CALGARY – Should he, or shouldn’t he?
Will he, or won’t he?
On Wednesday they pertained to Matthew Tkachuk.
On Saturday night the same queries can be asked of Leon Draisaitl.
No, the Oilers superstar doesn’t owe anyone a fight, as many wondered about Tkachuk.
But does he owe the Flames a stick flip?
Should the NHL’s leading scorer feel the need to punctuate an Oilers goal with a celebration aimed directly at David Rittich’s post-shootout impression of Jose Bautista?
— Sportsnet (@Sportsnet) January 30, 2020
Okay, okay, it’s not as juicy a storyline as that which preceded Wednesday’s 4-3 Flames win, but it’s a thing.
Or is it?
Did Rittich’s unique celebration and brief stare-down following a poke check on Draisaitl to end Wednesday’s shootout stick in the craw of the Oilers?
If so, no one inside Edmonton’s dressing room was saying the last few days.
Yes, we’re having some fun with this, because, frankly, that’s what this suddenly overheated rivalry should be all about. A response from Draisaitl or one of his teammates on Saturday night would amount to the type of playful jab hockey needs more of.
“That was a new one,” said a smiling Flames GM, Brad Treliving, of the toss. “We don’t need it every day, but that was a new one.”
For the handful of people who missed the game that the entire hockey world kept an eye on, Rittich immediately leapt to his feet following the game-saving poke check to start a celebration. While looking directly at the German star, he casually flipped his lumber into the air in mic-drop fashion, a la Joey Bats following his three-run dinger that ultimately clinched the Toronto Blue Jays’ series win over the Texas Rangers in the 2015 playoffs.
“I don’t know why I did it – I just wanted to change my celly after a shootout and I just did what I did,” said a beaming Rittich, one of the most colourful lads left in the game today.
“They compare to Bautista, the baseball guy. I didn’t have any idea. I’m not baseball fan. I’m not watching that on TV. Sorry guys. I (since) saw some video of it. It’s funny, but I didn’t have any clue if he did it before. I just did it because my stick was already in that position where I can throw it.”
Unapologetic about savouring a big win he played a huge part of with 31 saves, Rittich would be shocked if told such a move could have been interpreted as showboating.
He was just having fun. There was clearly no targeting or malice involved, no attempt to show anybody up or rub anything in. This is just an animated guy, who minutes earlier was seen kissing his posts and swimming on the ice after Ryan Nugent-Hopkins was the first of two Oilers to hit the post.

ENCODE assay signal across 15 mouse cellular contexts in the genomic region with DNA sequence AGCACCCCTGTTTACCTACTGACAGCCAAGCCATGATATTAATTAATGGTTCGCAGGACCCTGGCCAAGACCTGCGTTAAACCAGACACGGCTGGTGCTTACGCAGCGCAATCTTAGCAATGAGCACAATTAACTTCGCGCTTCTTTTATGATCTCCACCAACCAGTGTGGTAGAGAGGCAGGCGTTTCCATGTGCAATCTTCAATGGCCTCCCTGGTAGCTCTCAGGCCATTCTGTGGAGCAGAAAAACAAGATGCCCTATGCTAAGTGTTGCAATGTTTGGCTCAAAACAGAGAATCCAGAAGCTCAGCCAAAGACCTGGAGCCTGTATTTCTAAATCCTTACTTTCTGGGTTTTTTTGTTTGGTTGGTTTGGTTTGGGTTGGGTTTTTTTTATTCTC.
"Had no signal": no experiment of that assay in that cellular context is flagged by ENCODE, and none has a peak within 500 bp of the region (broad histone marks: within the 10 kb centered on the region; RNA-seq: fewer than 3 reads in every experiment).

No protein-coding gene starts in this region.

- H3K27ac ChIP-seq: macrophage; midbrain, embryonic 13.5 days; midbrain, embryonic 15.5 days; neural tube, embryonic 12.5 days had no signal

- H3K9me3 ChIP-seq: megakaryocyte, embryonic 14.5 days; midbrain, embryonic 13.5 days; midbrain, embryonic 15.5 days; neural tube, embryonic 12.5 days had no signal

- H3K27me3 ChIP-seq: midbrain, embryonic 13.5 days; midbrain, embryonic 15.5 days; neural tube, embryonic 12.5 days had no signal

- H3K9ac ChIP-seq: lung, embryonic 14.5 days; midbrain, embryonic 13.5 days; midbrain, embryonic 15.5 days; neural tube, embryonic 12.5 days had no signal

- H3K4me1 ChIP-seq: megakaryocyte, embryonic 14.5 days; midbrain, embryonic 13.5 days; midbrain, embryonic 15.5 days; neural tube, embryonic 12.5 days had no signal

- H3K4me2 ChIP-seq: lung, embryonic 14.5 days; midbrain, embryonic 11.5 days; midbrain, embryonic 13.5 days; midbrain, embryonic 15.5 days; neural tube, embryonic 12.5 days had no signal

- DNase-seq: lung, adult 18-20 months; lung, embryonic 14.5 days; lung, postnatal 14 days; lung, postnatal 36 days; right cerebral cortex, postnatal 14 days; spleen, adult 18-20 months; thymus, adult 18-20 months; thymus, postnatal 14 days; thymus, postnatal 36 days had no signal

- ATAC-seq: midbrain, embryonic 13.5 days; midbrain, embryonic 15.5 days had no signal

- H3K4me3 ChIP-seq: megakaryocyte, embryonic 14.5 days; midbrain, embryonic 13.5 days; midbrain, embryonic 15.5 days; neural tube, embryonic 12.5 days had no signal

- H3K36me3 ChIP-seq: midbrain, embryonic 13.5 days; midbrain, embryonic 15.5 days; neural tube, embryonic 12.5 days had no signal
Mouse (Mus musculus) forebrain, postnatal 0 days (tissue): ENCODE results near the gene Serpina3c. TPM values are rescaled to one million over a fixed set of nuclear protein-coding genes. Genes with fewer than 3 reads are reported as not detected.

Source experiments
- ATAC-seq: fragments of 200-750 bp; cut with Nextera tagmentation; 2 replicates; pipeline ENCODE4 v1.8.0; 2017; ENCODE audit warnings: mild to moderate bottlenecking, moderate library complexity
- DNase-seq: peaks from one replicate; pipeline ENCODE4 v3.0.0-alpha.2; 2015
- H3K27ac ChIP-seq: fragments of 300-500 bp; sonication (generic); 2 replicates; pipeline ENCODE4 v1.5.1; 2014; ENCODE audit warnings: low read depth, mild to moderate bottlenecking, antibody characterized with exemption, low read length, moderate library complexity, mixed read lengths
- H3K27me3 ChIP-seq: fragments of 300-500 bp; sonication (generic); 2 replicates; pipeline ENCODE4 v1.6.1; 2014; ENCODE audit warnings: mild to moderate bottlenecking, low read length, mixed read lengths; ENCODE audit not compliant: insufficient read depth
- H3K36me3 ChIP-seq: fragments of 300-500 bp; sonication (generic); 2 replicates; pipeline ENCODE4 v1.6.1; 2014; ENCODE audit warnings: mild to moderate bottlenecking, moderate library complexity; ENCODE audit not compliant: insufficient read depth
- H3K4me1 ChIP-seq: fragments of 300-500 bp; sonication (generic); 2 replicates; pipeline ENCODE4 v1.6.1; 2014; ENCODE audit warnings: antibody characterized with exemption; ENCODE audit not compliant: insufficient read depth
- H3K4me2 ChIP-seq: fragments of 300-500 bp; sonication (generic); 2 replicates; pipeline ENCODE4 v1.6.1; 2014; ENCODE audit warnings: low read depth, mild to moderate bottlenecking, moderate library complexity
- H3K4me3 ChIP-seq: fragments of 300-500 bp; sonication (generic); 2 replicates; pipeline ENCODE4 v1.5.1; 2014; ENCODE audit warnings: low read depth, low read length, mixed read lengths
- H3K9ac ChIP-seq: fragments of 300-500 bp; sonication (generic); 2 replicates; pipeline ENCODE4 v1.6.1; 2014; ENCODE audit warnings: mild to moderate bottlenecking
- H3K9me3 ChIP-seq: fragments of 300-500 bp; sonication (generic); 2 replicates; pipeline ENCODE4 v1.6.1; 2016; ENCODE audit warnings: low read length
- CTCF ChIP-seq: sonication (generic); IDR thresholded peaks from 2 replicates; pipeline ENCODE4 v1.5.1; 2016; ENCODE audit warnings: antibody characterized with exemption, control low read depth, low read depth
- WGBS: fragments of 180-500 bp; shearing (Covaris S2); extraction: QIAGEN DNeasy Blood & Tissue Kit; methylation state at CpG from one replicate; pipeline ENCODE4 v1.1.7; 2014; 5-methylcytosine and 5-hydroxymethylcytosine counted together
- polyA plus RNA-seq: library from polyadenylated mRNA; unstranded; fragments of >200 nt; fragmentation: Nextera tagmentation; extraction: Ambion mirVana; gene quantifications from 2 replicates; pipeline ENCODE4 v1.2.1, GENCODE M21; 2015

“Because I don’t know where’s the puck,” chuckled Rittich when asked about the swim move. “I heard the post and I was just worried it was going to hit me and I’m going to put it in. I’m trying to stay away from the puck and not let anything in.”
Rittich is now 6-0 on shootouts this season, helping the team pick up a half-dozen valuable points that have the Flames in a deadlock with the Oilers. With Edmonton’s win over St. Louis Friday night, the two Alberta teams sit just two points behind the division-leading Vancouver Canucks.
As every player will tell you, Saturday’s game at the Dome is all about the two points up for grabs, not who owes anyone anything.
But let’s face it, a stick-flip celly of any sort would be entertaining, and isn’t that what this is all about?
“It came out of nowhere but I loved it,” said Noah Hanifin of Rittich’s latest animation. “I liked the kissing the post even better. I was a little nervous and thought it was bad karma and thought, ‘don’t kiss them until its over.’ I saw him kiss one and then he was swimming. He gets into that mode when he’s having fun. I think that’s what makes him successful.”
As Mark Giordano said, if Rittich isn’t having fun and expressing himself in different ways, that’s when he’d get worried.
“Guys are competitors – we all remember Ovi going down and putting fire out on his stick,” chuckled Flames interim coach Geoff Ward, who will start Rittich again Saturday. “Stuff happens all the time. I think the biggest thing is you need to know the right level of emotion to get you playing the best. When we hit the ice we want the guys to be emotionally engaged. I think what you’re seeing is that, but the bottom line is you also need emotional control and emotional focus. When it gets too far you can do something to hurt your team.”
This didn’t hurt anyone.
In baseball, bat flips are an age-old practice that is clearly considered a way to show up pitchers. In hockey, well, no one has ever done it before.
It’s just plain goofy. It’s just so Rittich.
“Last year was the salt right?” said Ward of Rittich’s on-ice Salt Bae sprinkling celebration. “This year its baseball.”
Puck drop is 8 p.m. Stick drop to follow. Or not.